LEMON: OK. Guys, well you stand by because I want to bring in some other folks in, so please stand by for me. I want to bring in now CNN political commentators Brian Fallon and Scott Jennings. Welcome to the program, here we are, Brian and Scott, in the middle of all of this, what's your reaction. Brian first.

BRIAN FALLON, CNN POLITICAL COMMENTATOR: Well, this vote that's happening right now is a show vote, it's a sham, Don. They could have had it last night, in fact, Chuck Schumer tried to get consent from Mitch McConnell to have it last night. Because we've known since yesterday that this thing didn't have 60 votes. So we could have spent today productively negotiating in good faith on a bill that might actually keep the government open.

But instead, Mitch McConnell purposely delayed it tonight and some manufacture to attempt to create suspense.

So this vote is going to go down, and then perhaps the real negotiating can start. And the democrat's position simply is that they want Mitch McConnell and Donald Trump to hold up their end of the bargain and do what they promised several months ago.

In December, Don, the last time Congress punted on the continuing resolution to fund the government, Mitch McConnell promised to democrats and republicans alike, he told Jeff Flake to his face he would give him a vote on any bipartisan deal that they could strike on DACA.

So Jeff Flake, Lindsey Graham, Dick Durbin, senators from both sides of the aisle came up with that deal, Mitch McConnell is refusing to give it a vote on the Senate floor even though we know it would have 60 votes and pass if you would give a standalone vote.

Donald Trump said just a week ago, Don, that he would pass whatever this bipartisan group came up with, he's gone back on his word on that front. And so that's why we are where we are tonight.

LEMON: Yes. So Scott, some democrats have crossed over. Before that, give me your assessment to this, and then I'll ask you the question.

[22:30:00] SCOTT JENNINGS, CNN POLITICAL COMMENTATOR: Well, Brian is I think overstating the support for whatever DACA deal he's referring to, there's not legislative language right now that anyone has 60 votes on the floor.

I agree there's bipartisan support for getting a deal done for the DREAMers. But we don't have legislative language that we know for sure would win. What we do know for sure is that there's plenty of support for CHIP, and there's plenty of support for keeping the government open. Which is why it's mind-boggling that democrats are voting against both of those things tonight.

All you need to know about the politic of this come in the democrats tonight who are crossing over. Joe Manchin in West Virginia, Donnelly in Indiana, McCaskill in Missouri, Jones in Alabama.

LEMON: They're in red states.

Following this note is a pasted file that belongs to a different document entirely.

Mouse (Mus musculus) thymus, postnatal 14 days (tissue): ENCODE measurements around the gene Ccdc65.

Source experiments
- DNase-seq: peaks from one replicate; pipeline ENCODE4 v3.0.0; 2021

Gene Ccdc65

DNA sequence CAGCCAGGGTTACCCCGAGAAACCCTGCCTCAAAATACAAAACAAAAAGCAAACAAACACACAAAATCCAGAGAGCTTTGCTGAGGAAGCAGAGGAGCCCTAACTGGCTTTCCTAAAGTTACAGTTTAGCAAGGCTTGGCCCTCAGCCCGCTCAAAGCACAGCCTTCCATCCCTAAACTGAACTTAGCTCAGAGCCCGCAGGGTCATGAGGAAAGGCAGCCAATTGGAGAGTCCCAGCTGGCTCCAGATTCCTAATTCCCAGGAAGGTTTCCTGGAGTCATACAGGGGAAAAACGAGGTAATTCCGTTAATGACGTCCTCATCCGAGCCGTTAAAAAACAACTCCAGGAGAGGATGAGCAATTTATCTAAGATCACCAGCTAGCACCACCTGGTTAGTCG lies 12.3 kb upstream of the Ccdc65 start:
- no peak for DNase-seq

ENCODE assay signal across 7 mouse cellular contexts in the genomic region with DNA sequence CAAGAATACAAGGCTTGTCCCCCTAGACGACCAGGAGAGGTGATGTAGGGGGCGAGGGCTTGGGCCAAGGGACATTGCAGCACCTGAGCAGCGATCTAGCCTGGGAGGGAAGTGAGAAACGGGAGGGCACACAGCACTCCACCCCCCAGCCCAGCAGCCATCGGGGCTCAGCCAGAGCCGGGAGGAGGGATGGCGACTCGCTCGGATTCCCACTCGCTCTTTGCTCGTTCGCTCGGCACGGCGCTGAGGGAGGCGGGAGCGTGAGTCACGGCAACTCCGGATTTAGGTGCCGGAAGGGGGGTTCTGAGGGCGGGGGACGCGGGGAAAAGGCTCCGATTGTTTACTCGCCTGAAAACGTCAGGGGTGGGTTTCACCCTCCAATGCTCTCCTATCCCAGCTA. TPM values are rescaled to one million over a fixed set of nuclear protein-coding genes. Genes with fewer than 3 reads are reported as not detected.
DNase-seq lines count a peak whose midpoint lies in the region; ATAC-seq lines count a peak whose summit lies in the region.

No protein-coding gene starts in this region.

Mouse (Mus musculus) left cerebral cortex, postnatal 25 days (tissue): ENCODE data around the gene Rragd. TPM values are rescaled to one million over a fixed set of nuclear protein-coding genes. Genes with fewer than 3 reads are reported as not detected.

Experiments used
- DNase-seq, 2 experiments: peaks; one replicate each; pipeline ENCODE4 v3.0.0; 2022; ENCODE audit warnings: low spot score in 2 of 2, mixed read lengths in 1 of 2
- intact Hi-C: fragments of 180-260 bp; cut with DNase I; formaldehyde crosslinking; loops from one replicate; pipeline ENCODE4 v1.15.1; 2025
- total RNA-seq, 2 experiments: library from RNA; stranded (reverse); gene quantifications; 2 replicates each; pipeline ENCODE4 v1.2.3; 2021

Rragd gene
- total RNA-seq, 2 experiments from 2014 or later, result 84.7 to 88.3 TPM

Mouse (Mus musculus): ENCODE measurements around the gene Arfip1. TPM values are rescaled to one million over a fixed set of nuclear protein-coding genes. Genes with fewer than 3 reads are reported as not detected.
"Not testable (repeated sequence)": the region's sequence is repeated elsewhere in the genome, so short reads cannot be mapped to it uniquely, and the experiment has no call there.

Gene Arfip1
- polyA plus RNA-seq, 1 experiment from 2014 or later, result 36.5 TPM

JENNINGS: All of these people live in red states.


JENNINGS: And some of them, most of them are on the ballot. That's all you need to know about the politics of this, the democrats are on the losing end of this message war. And that's why the people in tough races are crossing over.

LEMON: OK. Listen, it's not over, gentlemen, until they pound the gavel. But they already have more than 45 votes against cloture, they can only afford how many, 40?

DRUCKER: The thing needs 60 to pass, Don. And to go to an up or down vote--

(CROSSTALK) JENNINGS: Yes, it's over.

DRUCKER: -- simple majority, so this thing is dead.

LEMON: So does this mean the government is going to shut down unless there's a Hail Mary?

DRUCKER: Unless there's -- unless there's some kind of a measure they can pass in the next 90 minutes then the government will shutdown.

Now of course, we're going to an overnight period where the ramifications of this will be minimal.

LEMON: Because we're on the weekend.

DRUCKER: I mean, realistically, yes, it's overnight and it's on the weekend.


DRUCKER: And so, I expect that there might still be -- I mean, Scott may know if he's in touch with McConnell. There might be some other stand for votes that might be plan for the last 90 minutes to make a show of a last-ditch effort to try to force senators to consider for things.

But what's really going to have to happen here is, to Scott's point, you know, yes, there were some democrats that crossed over and voted for this measure, there are republicans that crossed over like Lindsey Graham and voted with the democrats to block this because they want the DACA measure consider.

And every poll I'll seen in the last week, there was an ABC poll today that showed by a 20 point margin the public would blame Donald Trump and the republicans who control Congress over the democrats. The DACA measure is supportive according to a CBS poll that came out today, by an 89 to 11 measure.

These kids -- these 800,000 DREAMers because of Donald Trump's decision to rescind the DACA program back in September, no one force his hand on that point, he made that decision of his own volition after promising last year that he would, quote, unquote, "take care of the DACA kids."